Information on infants and toddlers from birth to 36 months of age was obtained at baseline, and again 12, 18, and 36 months later. Changes in low scores on developmental measures and risk status when children were older were examined.
Shortly after the time of the initial investigation of child maltreatment 49% of infants and toddlers aged 0 to 36 months were reported to have a Measured Delay (see Exhibit 5). A small proportion (3%) of children in the Measured Delay category had an established risk condition associated with developmental delay, making them eligible for Part C services regardless of documented delay. In almost all cases, these children also had a low score on one or more developmental measure. The remaining children without a measured delay were classified as having 5 or more risk factors associated with poorer developmental outcomes (High Risk, 28%) or having fewer than five risk factors (Lower Risk, 23%).
At the 18-month follow-up when children were approximately 18 to 54 months of age, the distribution of children in these categories remained similar (50%, 29%, and 21% respectively). Approximately half of the children with a Measured Delay (52%), a third of High Risk (36%) and a third of Lower Risk (33%) were still classified as such, as can be seen in Exhibit 5. However many individual children changed classification. Of those classified as having a Measured Delay at baseline, 31% were described as High Risk and 18% Lower Risk 18 months later.
|Approximately 18 months after Baseline
(18-54 months in age)
|Baseline (0-36 months in age)||Measured Delay (50%)||High Risk (29%)||Lower Risk (21%)|
|Measured Delay (49%)||52||31||18||100|
|High Risk (28%)||43||36||22||100|
|Lower Risk (23%)||56||11||33||100|
Note: Numbers in bold report the percentages of children who did not change classification between baseline and 18 months later. Numbers in italic report the percentages of children who moved into the Measured Delay classification based on the proportion reported at baseline.
Looking at High Risk children (28%) at baseline in Exhibit 5, about a third (36%) of them were described that way 18 months later. Forty-three percent of children had moved into the Measured Delay category and 22% were classified as Lower Risk. Likewise only 33% of Lower Risk (23%) at baseline were still classified as such, with more than half (56%) reported to have a Measured Delay, and 11% being classified High Risk 18 months after baseline.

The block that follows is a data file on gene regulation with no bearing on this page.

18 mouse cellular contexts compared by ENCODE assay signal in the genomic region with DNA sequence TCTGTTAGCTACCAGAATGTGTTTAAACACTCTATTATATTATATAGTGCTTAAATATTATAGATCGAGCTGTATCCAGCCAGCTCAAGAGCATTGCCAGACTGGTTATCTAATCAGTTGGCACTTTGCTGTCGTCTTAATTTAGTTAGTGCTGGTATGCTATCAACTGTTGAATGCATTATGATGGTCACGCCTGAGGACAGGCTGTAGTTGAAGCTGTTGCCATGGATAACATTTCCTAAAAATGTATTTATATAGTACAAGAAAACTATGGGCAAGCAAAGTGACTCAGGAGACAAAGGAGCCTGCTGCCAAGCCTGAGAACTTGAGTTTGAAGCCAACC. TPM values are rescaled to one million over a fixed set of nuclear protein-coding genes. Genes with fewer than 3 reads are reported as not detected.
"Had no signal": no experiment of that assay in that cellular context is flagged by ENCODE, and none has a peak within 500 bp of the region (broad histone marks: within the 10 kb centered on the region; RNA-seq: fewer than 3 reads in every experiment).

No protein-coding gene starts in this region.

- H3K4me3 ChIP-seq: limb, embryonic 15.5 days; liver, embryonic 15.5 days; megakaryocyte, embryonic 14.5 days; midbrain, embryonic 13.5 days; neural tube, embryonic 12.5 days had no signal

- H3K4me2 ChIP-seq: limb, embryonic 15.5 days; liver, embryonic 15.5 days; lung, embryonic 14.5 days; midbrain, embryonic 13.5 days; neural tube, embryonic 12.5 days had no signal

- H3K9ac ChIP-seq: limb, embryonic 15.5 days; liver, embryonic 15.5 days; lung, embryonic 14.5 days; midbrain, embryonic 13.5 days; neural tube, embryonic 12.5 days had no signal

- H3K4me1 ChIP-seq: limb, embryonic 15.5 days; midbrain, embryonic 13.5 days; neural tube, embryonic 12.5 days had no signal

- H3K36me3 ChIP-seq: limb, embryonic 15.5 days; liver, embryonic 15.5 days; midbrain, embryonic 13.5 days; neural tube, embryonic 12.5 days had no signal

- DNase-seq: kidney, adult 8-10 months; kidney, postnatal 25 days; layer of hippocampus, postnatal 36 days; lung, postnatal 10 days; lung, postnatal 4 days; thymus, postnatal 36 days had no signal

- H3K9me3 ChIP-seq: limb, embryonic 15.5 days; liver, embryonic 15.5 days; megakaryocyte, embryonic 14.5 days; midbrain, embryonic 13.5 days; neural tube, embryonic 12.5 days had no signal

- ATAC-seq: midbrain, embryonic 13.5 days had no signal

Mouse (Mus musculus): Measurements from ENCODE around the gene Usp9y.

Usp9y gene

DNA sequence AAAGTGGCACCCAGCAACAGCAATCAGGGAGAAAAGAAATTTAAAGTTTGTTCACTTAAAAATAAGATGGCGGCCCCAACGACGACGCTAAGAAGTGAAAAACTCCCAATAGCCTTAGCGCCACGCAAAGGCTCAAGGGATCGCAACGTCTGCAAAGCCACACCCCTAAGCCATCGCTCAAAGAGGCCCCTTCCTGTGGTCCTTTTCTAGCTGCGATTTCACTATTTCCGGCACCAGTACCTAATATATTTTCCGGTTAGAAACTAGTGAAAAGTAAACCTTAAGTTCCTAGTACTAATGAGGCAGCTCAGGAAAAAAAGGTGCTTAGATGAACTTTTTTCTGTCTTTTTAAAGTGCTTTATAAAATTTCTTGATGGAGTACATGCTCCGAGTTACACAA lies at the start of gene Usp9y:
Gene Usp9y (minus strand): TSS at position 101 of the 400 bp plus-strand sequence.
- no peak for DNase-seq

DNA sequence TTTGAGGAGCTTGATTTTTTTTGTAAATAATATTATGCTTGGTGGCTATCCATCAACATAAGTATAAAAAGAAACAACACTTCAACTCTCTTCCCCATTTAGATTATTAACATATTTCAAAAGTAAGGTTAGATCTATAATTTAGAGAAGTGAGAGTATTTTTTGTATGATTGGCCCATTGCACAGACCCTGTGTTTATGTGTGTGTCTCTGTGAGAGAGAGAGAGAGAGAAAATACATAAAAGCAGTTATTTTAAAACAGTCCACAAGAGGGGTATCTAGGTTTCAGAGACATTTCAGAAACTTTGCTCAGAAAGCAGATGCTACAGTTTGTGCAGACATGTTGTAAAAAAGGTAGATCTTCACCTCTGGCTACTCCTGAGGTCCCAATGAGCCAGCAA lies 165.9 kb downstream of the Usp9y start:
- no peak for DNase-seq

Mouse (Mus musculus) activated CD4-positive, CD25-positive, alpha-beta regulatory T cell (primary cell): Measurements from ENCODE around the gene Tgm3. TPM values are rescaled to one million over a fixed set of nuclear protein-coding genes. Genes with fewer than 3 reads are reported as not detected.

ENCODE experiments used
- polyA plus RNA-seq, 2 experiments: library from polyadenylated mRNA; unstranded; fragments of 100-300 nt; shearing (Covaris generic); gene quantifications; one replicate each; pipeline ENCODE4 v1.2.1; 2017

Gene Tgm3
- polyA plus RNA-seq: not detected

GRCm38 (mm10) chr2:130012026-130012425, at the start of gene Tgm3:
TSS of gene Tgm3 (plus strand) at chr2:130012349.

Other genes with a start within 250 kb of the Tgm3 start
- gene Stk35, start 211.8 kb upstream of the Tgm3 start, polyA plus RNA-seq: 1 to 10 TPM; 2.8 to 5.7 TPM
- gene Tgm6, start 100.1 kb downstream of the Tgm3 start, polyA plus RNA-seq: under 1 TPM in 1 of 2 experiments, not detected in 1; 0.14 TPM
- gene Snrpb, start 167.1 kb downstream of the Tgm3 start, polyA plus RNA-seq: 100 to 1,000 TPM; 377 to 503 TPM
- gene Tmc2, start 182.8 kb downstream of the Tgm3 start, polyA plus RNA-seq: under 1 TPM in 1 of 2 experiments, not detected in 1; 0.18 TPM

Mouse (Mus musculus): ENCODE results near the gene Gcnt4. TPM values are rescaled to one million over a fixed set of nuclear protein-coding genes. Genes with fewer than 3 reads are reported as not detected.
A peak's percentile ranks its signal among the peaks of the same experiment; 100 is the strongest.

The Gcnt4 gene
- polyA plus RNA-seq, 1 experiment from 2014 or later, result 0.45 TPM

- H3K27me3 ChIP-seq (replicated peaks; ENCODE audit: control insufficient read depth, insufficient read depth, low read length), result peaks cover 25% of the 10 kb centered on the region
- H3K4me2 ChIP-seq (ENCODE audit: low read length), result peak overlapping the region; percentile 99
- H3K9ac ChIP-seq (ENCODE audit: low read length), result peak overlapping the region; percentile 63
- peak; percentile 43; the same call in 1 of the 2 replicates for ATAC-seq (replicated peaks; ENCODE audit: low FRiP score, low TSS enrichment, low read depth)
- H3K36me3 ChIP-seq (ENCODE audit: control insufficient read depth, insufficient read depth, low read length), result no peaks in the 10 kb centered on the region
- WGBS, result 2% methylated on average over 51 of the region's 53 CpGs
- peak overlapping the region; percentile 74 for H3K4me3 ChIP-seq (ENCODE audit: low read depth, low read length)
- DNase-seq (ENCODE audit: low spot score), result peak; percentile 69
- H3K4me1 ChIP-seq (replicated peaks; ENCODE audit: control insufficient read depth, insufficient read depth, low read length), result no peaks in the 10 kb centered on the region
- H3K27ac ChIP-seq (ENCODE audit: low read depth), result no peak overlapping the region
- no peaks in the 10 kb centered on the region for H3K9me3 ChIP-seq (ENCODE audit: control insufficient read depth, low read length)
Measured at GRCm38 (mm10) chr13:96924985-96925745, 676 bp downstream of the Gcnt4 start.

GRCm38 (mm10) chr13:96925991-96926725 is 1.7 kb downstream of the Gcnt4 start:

There was substantial movement of children to the Measured Delay category in the first 18 months after entrance into Child Welfare Services. Among the 28% of children who were High Risk at baseline, about twice as many (43%) moved into the Measured Delay category as moved into the Lower Risk (22%) category. Among the 23% of children who started as Lower Risk, 56% moved into the Measured Delay category 18 months after baseline. This was a larger proportion than what remained in the Lower Risk (33%) or became High Risk (11%). Taken together, although there is movement across categories, the proportion of children in the Measured Delay category remains almost unchanged (49% to 50%) as is true of the other categories.
As shown in Exhibit 6, between 18 and 36 months there was somewhat more stability in the DRIG status of children at least for the Measured Delay and Lower Risk groups. Among children with Measured Delay (50%) at 18 months, 57% of them remained in that status. Among children who were Lower Risk (21%) at 18 months, 72% remained there at 36 months. At the same time, among children who were High Risk (29%) at 18 months, a substantial proportion (37%) had a Measured Delay by 36 months and among those with Lower Risk (21%) at 18 months after baseline, 22% of those were subsequently classified in the Measured Delay category. The proportion of children in the Measured Delay category does decline from 50% of children at 18 months to 42% of children by 36 months. The percentage of children in the High Risk classification declined by more than half from 29% to 13% and children in the Lower Risk category more than doubled from 21% to 45%.